Why is closure of UM pharmacy programme shrouded in mystery?

It is sad to note that the Bachelor of Pharmacy programme at University Malaya, that existed for the last 18 years, will be axed following instructions of the Malaysian Qualifications Agency (MQA), an accreditation unit of the education ministry, on the recommendation of the Pharmacy Board of Malaysia (PBM).

This programme that has churned out hundreds of graduates of high academic standards will see its last batch of students graduating in 2021.

The real reason for this is unclear. However, UM’s Faculty of Medicine dean Adeeba Kamarulzaman said as the pharmacy programme did not have its own faculty but was constituted on an interdisciplinary basis, it had been recommended to be terminated.

This is after years of existence, although I am not sure what the members of MQA were doing all these years and why all of sudden the PBM has sprung into action to the extent of asking UM to close down its pharmacy programme.

I am not sure whether the university authorities were warned in the past and it is not clear whether they had responded to these directives. I am sure there were correspondence on this matter, but the public is not privy to this.

Given the global curriculum changes in the course contents of various academic programmes, I am not sure whether anybody can claim to have a sole monopoly on how programmes can be conducted or taught.

If I am not mistaken, the present global trend among institutions of higher learning is towards integrating a multidisciplinary approach in imparting knowledge across academic and professional disciplines.

Whether a full-fledged faculty is needed to conduct and sustain an academic programme such as pharmacy is yet to be established.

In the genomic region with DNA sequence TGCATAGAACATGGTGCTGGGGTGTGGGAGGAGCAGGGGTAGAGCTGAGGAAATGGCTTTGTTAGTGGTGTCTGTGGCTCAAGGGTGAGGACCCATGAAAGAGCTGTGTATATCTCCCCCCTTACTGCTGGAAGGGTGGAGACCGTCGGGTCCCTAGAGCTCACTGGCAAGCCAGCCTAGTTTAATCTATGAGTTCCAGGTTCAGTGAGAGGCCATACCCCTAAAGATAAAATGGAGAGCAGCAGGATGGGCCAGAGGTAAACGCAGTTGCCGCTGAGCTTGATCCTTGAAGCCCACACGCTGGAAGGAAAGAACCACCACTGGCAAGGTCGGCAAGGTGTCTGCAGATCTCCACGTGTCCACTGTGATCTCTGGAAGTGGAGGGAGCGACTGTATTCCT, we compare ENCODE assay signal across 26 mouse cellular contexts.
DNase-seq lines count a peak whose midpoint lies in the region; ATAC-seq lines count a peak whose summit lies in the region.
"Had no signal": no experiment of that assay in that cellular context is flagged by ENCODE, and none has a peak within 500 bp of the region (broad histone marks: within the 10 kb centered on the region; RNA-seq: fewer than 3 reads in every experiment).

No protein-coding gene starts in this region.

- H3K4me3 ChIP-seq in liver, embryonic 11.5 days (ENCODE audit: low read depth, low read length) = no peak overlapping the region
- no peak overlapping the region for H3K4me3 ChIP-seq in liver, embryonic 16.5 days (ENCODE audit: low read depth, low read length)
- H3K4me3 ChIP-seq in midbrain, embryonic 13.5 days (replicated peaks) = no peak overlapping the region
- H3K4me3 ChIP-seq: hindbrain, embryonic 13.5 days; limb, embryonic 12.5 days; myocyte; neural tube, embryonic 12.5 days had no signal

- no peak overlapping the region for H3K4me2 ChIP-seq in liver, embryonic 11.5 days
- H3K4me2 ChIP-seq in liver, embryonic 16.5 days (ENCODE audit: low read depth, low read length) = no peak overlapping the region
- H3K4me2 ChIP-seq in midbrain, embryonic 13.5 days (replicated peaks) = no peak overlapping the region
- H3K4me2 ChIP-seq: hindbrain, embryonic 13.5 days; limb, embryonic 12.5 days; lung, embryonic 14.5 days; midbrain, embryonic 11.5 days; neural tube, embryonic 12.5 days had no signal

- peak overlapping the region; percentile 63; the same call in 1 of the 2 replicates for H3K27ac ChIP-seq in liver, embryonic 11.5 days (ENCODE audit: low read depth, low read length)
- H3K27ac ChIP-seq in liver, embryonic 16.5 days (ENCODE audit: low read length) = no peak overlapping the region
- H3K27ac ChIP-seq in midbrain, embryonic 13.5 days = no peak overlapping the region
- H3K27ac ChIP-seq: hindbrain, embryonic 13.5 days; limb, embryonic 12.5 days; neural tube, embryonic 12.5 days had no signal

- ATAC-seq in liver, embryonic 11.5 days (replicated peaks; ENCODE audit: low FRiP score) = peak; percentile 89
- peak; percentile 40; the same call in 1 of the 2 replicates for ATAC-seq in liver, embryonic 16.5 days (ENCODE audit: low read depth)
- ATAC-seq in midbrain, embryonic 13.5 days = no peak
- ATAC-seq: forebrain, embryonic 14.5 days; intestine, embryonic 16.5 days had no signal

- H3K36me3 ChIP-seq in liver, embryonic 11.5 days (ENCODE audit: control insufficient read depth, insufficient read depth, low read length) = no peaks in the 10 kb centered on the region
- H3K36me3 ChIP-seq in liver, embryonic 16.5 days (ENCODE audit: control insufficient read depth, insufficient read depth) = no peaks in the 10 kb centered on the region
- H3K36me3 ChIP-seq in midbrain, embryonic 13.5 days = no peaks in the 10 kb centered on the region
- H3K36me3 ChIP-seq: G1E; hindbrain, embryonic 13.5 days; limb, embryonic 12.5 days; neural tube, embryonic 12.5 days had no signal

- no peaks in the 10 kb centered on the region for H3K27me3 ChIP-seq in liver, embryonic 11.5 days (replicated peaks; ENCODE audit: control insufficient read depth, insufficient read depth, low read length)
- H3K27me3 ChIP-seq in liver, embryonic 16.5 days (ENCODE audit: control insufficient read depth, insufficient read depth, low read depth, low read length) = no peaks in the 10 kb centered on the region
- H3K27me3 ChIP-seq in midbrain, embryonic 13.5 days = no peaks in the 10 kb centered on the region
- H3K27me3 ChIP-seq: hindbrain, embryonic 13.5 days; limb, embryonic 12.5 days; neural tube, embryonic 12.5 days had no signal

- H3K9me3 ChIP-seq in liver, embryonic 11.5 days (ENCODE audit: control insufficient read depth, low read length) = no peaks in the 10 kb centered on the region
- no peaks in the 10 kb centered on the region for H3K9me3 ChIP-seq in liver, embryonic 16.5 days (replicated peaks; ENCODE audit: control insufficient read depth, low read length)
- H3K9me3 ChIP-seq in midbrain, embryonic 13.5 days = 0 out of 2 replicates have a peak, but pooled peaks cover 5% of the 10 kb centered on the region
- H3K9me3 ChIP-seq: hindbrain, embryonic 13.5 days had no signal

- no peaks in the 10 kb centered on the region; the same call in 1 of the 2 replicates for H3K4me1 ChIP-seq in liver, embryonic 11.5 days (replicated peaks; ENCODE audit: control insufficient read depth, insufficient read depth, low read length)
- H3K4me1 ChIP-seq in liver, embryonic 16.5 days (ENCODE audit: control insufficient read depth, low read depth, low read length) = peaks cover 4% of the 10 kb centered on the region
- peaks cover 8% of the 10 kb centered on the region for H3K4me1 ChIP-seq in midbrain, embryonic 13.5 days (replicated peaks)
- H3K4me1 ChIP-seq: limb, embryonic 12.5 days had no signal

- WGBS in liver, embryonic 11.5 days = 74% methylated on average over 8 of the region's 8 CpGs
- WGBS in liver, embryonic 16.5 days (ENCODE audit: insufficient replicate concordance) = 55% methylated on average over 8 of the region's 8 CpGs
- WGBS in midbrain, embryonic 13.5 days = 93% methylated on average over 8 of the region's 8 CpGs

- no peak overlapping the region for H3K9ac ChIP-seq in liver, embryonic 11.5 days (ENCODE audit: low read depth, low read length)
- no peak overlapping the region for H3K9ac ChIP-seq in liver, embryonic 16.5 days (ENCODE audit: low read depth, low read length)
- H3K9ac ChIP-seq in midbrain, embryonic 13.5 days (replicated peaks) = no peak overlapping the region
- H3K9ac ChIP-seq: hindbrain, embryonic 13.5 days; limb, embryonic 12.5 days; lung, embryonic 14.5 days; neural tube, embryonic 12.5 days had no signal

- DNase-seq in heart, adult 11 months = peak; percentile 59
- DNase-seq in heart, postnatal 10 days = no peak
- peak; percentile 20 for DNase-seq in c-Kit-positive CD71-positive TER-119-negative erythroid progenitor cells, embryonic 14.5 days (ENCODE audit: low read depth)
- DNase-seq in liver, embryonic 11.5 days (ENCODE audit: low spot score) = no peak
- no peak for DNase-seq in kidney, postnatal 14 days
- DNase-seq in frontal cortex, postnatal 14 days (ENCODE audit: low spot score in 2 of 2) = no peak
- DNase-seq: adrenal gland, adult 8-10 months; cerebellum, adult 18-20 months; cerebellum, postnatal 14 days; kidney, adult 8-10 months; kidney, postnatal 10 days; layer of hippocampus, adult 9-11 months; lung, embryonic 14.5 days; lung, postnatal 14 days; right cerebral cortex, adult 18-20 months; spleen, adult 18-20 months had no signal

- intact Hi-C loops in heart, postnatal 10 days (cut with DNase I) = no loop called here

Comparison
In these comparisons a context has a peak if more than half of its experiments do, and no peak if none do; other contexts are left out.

If the pharmacy programme had been ordered to close because it did not have a faculty, such a reasoning cannot be accepted.

The PBM, which advised the ministry of education or MQA, might defend its traditional approach, but surely its members should also understand that even professional courses are taught in a multidisciplinary manner in some of the developed countries.

The actual truth why the programme is closed down is not altogether clear. The UM authorities should go beyond the rhetoric of saying that the closing down of the pharmacy programme was not related to the quality of the programme but a technicality.

But surely if there are technical problems, these can be addressed without undermining the programme that had existed for long.

The UM officials should not adopt the recommendations of the MQA uncritically, if not UM will be seen as a mere appendage of the larger bureaucracy.

We cannot celebrate “new Merdeka” if officials involved in the teaching and management of academic programmes are doing things that are shrouded in mystery.

The public demands transparency on this matter!

P Ramasamy is deputy chief minister II of Penang

The views expressed here are those of the writer and do not necessarily reflect those of FMT.